The Canada Mortgage and Housing Corporation (CMHC) has discontinued the First-Time Home Buyer Incentive (FTHBI), according to a statement on its website. 

CMHC’s statement said the deadline for new or updated FTHBI submissions is March 21 at midnight eastern time. Applications submitted after the deadline will “undergo a manual review,” the statement said, and requests for manual reviews will need to be submitted by March 25, also at midnight eastern time. CMHC said that “no new approvals will be granted” after March 31. 

“It was argued that the program was restrictive, primarily around the maximum allowable income levels as well as maximum property values, which, was not ideal in locations where the average purchase price exceeded this threshold,” Daniel Vyner, the principal broker at DV Capital, said in a statement to Friday. 

“With data suggesting that the program's performance did not meet its target, the reality is, that there is now one less consumer-driven product designed to help Canadians enter the housing market, a task that seems out of reach for a segment of Canadians, especially amidst real estate, interest rate and economic uncertainty.” 

According to figures from the federal government’s National Housing Strategy website, the program had a budget of up to $1.25 billion, with around $408.92 million utilized. The program had a target of assisting up to 100,000 homebuyers, with about 22,826 partaking in the initiative. 

In a statement to Friday, a CMHC spokesperson said that the program was previously expected to expire in the 2021-22 fiscal year but had been extended in the 2022 budget. 

“After a review of federal housing plans in light of the current housing situation, the federal government decided that the First Home Savings Account (FHSA) is a better tool to help first time homebuyers buy a home,” the statement said. 

According to CMHC, over 500,000 Canadians are using an FHSA account and refocusing funding will allow the government to “focus on other impactful policy areas.” 

James Laird, the co-CEO of and president of CanWise mortgage lender, said in a statement to Friday that the policy was marked by significant flaws. 

“Allowing all consumers to amortize their mortgage over 30 years has always been a better way to help first-time home buyers and would be an effective replacement for this program. If only the federal government had paid attention to a similar program failing in B.C. years prior, they would have saved taxpayers millions,” he said.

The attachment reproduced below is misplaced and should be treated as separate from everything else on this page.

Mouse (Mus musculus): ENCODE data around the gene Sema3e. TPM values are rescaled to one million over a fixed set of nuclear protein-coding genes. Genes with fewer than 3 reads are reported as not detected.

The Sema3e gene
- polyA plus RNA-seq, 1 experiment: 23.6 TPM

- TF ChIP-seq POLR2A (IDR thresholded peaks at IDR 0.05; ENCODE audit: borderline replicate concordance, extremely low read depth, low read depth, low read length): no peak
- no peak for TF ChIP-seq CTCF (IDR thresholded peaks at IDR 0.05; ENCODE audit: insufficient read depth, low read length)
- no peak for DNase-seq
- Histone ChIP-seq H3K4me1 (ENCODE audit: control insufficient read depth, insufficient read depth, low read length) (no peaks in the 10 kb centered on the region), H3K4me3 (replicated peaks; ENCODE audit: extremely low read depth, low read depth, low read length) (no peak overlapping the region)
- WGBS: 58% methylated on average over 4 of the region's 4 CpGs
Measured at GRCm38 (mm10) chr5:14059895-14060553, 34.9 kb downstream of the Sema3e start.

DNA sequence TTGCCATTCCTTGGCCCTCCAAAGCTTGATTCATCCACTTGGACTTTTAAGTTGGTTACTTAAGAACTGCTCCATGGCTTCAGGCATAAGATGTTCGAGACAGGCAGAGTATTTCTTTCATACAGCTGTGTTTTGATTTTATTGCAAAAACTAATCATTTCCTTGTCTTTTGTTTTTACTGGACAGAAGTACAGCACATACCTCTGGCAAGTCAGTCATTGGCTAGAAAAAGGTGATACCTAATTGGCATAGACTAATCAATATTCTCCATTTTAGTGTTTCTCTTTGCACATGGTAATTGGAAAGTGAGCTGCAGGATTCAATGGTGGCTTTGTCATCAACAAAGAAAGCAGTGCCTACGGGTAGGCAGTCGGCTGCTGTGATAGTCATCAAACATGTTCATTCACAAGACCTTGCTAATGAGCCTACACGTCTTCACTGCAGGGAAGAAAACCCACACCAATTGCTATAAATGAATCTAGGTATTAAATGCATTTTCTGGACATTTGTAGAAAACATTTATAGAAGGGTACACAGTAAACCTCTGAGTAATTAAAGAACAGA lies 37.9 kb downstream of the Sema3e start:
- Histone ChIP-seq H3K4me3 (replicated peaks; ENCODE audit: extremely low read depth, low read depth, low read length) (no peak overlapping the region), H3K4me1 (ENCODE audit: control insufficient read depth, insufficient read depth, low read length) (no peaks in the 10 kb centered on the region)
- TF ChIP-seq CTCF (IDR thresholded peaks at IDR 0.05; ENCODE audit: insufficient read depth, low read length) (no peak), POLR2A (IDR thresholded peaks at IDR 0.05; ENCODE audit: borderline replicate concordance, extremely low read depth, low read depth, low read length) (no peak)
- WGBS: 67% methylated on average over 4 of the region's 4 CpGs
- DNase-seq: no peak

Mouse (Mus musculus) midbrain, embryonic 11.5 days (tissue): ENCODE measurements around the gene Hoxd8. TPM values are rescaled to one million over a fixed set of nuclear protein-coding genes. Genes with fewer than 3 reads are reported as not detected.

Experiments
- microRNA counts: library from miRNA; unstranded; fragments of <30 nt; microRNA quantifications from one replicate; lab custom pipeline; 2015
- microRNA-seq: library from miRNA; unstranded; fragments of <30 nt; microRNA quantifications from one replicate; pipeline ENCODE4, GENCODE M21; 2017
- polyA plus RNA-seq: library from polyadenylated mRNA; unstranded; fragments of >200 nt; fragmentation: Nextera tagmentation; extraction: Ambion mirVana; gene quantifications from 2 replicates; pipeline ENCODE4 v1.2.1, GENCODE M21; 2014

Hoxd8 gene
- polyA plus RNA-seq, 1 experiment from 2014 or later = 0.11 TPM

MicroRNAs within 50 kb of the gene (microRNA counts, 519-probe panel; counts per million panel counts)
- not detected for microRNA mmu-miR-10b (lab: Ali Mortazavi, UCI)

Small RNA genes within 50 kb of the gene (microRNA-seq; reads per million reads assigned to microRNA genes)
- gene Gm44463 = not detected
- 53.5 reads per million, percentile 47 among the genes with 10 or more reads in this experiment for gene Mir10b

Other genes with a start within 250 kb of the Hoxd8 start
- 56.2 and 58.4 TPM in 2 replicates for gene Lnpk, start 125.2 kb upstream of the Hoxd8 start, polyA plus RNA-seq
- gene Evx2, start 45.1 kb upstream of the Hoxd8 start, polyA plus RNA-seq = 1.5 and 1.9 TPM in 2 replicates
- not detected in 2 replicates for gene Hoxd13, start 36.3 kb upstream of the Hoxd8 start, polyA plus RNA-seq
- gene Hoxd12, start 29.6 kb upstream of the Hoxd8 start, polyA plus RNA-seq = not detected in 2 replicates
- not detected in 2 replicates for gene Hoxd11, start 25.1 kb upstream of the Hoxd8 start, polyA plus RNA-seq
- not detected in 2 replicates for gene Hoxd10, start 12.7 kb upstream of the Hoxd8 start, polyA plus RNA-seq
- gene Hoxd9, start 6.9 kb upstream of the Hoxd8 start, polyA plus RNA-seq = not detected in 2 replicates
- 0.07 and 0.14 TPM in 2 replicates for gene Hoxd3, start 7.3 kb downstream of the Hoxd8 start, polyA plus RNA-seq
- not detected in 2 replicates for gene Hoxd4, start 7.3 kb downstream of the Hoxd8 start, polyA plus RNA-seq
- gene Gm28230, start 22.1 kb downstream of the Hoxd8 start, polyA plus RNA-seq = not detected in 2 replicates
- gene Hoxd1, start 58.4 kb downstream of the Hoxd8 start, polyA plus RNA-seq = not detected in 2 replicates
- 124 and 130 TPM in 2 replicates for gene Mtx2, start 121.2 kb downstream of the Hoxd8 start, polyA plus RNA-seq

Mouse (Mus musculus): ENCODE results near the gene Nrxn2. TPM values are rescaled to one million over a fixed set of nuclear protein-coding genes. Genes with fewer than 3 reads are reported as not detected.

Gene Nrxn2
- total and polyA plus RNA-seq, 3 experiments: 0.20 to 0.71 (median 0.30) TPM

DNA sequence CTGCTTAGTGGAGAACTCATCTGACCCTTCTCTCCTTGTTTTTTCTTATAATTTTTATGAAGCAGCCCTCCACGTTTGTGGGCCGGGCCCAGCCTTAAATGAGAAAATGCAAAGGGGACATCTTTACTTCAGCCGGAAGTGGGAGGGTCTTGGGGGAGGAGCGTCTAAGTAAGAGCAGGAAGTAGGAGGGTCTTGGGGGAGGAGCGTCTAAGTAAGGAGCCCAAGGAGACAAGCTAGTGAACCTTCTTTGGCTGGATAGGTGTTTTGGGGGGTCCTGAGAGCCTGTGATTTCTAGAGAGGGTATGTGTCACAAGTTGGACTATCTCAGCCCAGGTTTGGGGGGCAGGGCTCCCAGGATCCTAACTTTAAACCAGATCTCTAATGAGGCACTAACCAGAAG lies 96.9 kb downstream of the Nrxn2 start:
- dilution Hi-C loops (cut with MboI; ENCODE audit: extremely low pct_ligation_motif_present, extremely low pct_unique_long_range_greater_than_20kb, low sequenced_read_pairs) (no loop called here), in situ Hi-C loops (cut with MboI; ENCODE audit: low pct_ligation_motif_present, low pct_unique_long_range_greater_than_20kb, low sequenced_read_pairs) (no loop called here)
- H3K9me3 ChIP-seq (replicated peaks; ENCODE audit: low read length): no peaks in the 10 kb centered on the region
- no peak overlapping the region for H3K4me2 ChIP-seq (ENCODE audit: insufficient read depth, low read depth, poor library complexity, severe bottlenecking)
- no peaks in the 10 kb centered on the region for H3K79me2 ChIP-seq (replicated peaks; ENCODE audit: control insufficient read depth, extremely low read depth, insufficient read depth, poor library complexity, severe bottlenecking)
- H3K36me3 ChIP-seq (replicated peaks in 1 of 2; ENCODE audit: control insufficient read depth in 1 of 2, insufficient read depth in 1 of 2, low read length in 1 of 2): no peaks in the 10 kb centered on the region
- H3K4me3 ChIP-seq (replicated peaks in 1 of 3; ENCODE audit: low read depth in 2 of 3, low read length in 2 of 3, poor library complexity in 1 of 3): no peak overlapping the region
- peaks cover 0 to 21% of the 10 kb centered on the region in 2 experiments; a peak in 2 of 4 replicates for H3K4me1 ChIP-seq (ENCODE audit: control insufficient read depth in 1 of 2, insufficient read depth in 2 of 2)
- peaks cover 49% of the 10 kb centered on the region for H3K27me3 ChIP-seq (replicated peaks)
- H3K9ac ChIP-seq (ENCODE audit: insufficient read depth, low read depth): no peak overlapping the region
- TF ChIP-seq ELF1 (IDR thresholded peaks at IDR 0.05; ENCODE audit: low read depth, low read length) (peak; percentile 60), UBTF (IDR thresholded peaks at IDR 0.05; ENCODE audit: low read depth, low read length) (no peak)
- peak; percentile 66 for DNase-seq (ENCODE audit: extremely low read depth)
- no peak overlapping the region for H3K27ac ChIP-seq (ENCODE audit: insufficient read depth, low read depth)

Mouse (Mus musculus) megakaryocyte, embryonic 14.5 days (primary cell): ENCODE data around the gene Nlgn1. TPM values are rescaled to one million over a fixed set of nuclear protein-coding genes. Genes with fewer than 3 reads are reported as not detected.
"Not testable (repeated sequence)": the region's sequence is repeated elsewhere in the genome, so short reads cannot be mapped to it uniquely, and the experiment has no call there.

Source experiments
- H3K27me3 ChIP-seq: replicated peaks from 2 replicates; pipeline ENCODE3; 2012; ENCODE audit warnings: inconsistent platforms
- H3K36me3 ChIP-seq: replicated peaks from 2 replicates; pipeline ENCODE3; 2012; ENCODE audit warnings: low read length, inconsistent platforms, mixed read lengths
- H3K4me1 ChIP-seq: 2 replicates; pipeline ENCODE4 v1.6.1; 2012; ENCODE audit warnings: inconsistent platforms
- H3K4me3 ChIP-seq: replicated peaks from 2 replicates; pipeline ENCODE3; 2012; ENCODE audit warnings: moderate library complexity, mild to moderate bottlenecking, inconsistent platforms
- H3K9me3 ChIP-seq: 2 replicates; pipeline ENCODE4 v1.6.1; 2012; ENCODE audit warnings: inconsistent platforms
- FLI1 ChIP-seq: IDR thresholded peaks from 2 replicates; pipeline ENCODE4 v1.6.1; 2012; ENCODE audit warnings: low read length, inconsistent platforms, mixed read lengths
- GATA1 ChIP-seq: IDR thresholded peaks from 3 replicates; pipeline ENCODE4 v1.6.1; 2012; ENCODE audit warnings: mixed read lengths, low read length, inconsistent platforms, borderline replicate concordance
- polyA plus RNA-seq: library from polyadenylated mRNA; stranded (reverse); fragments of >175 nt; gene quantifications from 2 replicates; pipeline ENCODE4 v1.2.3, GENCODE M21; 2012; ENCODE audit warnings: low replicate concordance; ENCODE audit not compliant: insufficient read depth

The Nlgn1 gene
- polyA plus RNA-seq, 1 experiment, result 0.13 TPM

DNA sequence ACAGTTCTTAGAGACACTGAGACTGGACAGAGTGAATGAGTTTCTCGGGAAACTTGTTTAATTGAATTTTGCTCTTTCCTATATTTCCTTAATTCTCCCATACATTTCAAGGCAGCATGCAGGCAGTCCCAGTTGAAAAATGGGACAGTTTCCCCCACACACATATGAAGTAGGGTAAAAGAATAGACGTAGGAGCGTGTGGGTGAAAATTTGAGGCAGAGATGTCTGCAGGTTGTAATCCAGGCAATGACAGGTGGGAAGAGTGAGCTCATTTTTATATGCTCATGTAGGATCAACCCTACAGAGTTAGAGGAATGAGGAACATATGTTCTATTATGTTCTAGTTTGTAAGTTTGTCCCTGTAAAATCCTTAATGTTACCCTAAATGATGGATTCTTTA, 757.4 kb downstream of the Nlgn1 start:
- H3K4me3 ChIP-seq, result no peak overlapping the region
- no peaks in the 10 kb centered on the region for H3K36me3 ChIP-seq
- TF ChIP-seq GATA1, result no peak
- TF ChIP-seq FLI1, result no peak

The federal government launched the FTHBI in September 2019 to lower monthly mortgage payments for new homeowners without increasing their down payment costs. 

Penelope Graham, the director of content at said in a post Friday that the incentive offered qualifying home buyers an interest-free loan of between five and 10 per cent “in exchange for the government sharing in the home’s equity.” 

“The purpose of the program was to give buyers’ down payments a boost, resulting in smaller mortgage payments. The buyer would then need to repay their FTHBI loan – plus the additional equity percentage –  whenever they sold the home, or at the 25-year ownership mark,” Graham said in the post adding that the loan could be paid off without penalty at any point. 

She highlighted that the FTHBI “struggled to find its footing” within the Canadian real estate market and was perceived as too limiting for homebuyers in larger cities, with home value caps that some saw as unrealistic in Canada’s larger markets. 

“To qualify, buyers had to have annual incomes of $120,000 or less, with the combined incentive and mortgage capped at four times the income of the buyer,” Graham said. 

“While this was extended to $150,000 for Toronto, Vancouver, and Victoria in May 2021, the program could still only be utilized for insured mortgages, with a purchase price of under $1 million.”

‘Owning a home with the government’ 

Laird said that even if a prospective buyer could qualify, “owning a home with the government still does not make any sense.” He added that under the program, the government would stand to benefit from an appreciating home value while not paying for maintenance like property taxes or insurance. 

Other issues with the program, according to Laird, included requirements for borrowers to come up with enough money for a minimum down payment and actually “reduces the purchase price someone can qualify for by about six per cent.”

Additionally, Laird highlighted a requirement that the incentive be repaid in 25 years, or if the property is sold. He said this brings uncertainty if a homeowner stays in the property for 25 years or longer. 

“Will the government force the homeowner to sell, or will they have to get a new mortgage on the property to pay the government back their share? These will be people nearing retirement age, and close to paying off their mortgage, but the government's ownership stake in their house will remain,” he said. 

Clay Jarvis, a spokesperson for NerdWallet Canada, said in a statement to Friday that the program was “never going to appeal to many people” due to the shared equity agreement with the federal government. 

"Even though the Incentive failed, I hope it doesn’t discourage the government from trying innovative ways to get people into houses of their own. Canada is never going to build enough homes to keep up with demand, so finding ways to help first-time home buyers afford what’s available needs to be a priority,” Jarvis said.